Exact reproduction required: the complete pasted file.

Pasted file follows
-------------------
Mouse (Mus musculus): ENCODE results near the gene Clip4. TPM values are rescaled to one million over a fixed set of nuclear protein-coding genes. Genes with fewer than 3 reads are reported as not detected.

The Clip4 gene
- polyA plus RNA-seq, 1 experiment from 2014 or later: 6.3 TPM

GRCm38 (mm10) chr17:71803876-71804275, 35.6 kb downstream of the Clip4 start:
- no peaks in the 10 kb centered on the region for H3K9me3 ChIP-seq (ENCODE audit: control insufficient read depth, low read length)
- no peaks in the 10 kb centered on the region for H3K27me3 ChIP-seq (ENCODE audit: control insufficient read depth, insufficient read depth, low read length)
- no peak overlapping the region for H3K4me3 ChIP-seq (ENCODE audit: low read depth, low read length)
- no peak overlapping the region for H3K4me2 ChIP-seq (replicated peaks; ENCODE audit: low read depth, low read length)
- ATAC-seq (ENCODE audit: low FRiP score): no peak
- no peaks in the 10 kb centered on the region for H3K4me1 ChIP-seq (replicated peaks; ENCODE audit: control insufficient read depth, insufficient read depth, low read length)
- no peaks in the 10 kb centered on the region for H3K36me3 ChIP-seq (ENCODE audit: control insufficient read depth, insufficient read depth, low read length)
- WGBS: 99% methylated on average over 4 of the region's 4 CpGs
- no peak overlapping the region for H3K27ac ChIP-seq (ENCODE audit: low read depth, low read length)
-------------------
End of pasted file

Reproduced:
Mouse (Mus musculus): ENCODE results near the gene Clip4. TPM values are rescaled to one million over a fixed set of nuclear protein-coding genes. Genes with fewer than 3 reads are reported as not detected.

The Clip4 gene
- polyA plus RNA-seq, 1 experiment from 2014 or later: 6.3 TPM

GRCm38 (mm10) chr17:71803876-71804275, 35.6 kb downstream of the Clip4 start:
- no peaks in the 10 kb centered on the region for H3K9me3 ChIP-seq (ENCODE audit: control insufficient read depth, low read length)
- no peaks in the 10 kb centered on the region for H3K27me3 ChIP-seq (ENCODE audit: control insufficient read depth, insufficient read depth, low read length)
- no peak overlapping the region for H3K4me3 ChIP-seq (ENCODE audit: low read depth, low read length)
- no peak overlapping the region for H3K4me2 ChIP-seq (replicated peaks; ENCODE audit: low read depth, low read length)
- ATAC-seq (ENCODE audit: low FRiP score): no peak
- no peaks in the 10 kb centered on the region for H3K4me1 ChIP-seq (replicated peaks; ENCODE audit: control insufficient read depth, insufficient read depth, low read length)
- no peaks in the 10 kb centered on the region for H3K36me3 ChIP-seq (ENCODE audit: control insufficient read depth, insufficient read depth, low read length)
- WGBS: 99% methylated on average over 4 of the region's 4 CpGs
- no peak overlapping the region for H3K27ac ChIP-seq (ENCODE audit: low read depth, low read length)